That there’s disagreement among industry pundits that 5G will ever transform the way we live and do business is an understatement. A 2017 report by IHS Markit, commissioned by Qualcomm Technologies, states that 5G will play a significant role in promoting global economic growth through 2035.For a counterpoint, see our recent blog, “Telcos Need to Fight Economic Stagnation.” More
Following the broadband and mobile booms of the past 20 years, telcos have reached cruising altitude—but do have places to go besides up, unfortunately.
Stagnation is a reality in the industry. In a Light Reading article, Bengt Nordstrom, the CEO of consulting firm Northstream and a former C-level telcom executive, said, “We are really in a business that needs to review the way it operates. We’ve been dreaming of and hyping growth for many years but it has never come.” More
At Light Reading’s 2020 Vision Executive Summit in Rome this past December, Aditya Kishore, practice leader for video and telco transformation at Heavy Reading, followed his presentation, titled “The Video Streaming Explosion & Shake Up,” with a one-to-one interview with Light Reading’s managing editor Liz Coyne. Kishore, also principal analyst at Diametric Analysis, spoke about the challenges of managing and monetizing bandwidth-intensive video. More
If my 75-year-old parents, who live in a typical single-family home in the suburbs of Anaheim, have the audacity to cancel their fixed line telephone service—relying only on their cell phones for communication—who’s next? Or who’s not next? More
Network speed affects the devices your customers use—from gaming consoles to home-theater PCs. For many networks, a fast Ethernet connection does the job when transferring ordinary files, but when it comes to streaming a high-definition movie to your living room, it can be painfully slow. This is why cable operators have been investing in and building out their infrastructures to support faster Internet speeds—with gigabit-speed networks the new frontier. More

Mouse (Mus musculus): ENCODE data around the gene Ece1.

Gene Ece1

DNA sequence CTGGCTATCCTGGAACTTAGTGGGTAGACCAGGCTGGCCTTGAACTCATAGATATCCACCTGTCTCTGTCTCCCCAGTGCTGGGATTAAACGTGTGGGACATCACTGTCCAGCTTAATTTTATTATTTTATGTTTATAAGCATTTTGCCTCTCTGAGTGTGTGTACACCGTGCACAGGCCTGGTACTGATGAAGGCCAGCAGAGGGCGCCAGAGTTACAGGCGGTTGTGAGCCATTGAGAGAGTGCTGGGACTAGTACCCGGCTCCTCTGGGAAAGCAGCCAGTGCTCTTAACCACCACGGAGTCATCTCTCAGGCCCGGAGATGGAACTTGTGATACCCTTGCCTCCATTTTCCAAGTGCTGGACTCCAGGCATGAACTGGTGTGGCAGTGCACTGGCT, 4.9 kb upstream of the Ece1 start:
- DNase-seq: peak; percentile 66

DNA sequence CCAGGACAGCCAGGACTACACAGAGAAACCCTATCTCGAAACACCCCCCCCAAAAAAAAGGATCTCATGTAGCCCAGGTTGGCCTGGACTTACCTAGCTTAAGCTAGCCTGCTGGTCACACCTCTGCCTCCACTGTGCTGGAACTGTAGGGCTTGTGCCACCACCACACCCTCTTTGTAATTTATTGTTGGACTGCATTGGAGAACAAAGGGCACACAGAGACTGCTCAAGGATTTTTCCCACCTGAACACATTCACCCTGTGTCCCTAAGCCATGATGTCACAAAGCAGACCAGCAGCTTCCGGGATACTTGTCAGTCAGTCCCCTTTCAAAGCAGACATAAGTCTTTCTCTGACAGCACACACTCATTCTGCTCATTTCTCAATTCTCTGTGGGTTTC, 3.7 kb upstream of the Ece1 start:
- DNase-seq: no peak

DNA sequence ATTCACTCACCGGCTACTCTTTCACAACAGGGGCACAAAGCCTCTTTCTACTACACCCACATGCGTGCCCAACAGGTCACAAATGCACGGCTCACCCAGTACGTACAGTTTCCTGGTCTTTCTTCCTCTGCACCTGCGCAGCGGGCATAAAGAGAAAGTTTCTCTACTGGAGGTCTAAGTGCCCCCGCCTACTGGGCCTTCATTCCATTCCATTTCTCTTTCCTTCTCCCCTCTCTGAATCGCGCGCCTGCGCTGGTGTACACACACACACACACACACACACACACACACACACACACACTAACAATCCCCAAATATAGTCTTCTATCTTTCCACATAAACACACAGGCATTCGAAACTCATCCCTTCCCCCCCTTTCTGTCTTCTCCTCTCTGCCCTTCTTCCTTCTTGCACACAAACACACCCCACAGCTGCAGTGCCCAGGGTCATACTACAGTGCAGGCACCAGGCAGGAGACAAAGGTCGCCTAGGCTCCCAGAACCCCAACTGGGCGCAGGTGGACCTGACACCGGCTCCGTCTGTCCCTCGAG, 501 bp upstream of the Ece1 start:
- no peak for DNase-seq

The nation’s fifth largest cable operator, Mediacom Communications, plans to upgrade its 22-state footprint by the end of the year using next-generation DOCSIS, or version 3.1. The new telecommunications standard enables cable multiservice operators to provide the same high-speed (10 Gbps) broadband connections over their existing hybrid fiber coaxial (HFC) infrastructures that fiber to the home (FTTH) offers its users.
Comcast and other cable operators deploying DOCSIS are doing so because of 3.1’s backward compatibility with DOCSIS 3.0, meaning that existing HFC cable lines gain high-speed broadband with the switch—no digging required. More
“There’s more than one way to skin a cat” could be the motto for cable operators in the midst of significant network overhauls. Some operators are deploying Converged Cable Access Platform (CCAP) equipment, others are reclaiming spectrum or otherwise prepping their infrastructure for DOCSIS 3.1, while still others are putting in new fiber-optic cable.
Some industry analysts say “half full,” others say “half empty” when it comes to cord-cutting/shaving in the pay-TV space. The latest projections—from eMarketer—tend to agree with the former point of view, while more apocalyptic assessments fail to hold sway.
This is good news for cable operators. More
DOCSIS 3.1 is an expansion of the Data Over Cable Service Interface Specification (DOCSIS) standard that can stretch even more bandwidth out of existing HFC plants. As such, DOCSIS 3.1 implementations are allowing cable operators to compete on nearly equal footing with fiber installations. More
Cord-cutting isn’t solely based on price, but it doesn’t help that the average American has had to steadily increase payments for cable TV service for the past 20 years. This has made competing digital streaming services, from providers such as Netflix, Amazon.com and Hulu, all the more attractive—especially since younger viewers are just as comfortable watching shows on phones and tablets as they are watching them on TV.
In its latest report on average rates for cable programming service and equipment, released in October 2016, the Federal Communications Commission (FCC) revealed that the average monthly rate for basic cable service rose by 2.3 percent over the 12 months ending Jan. 1, 2015. More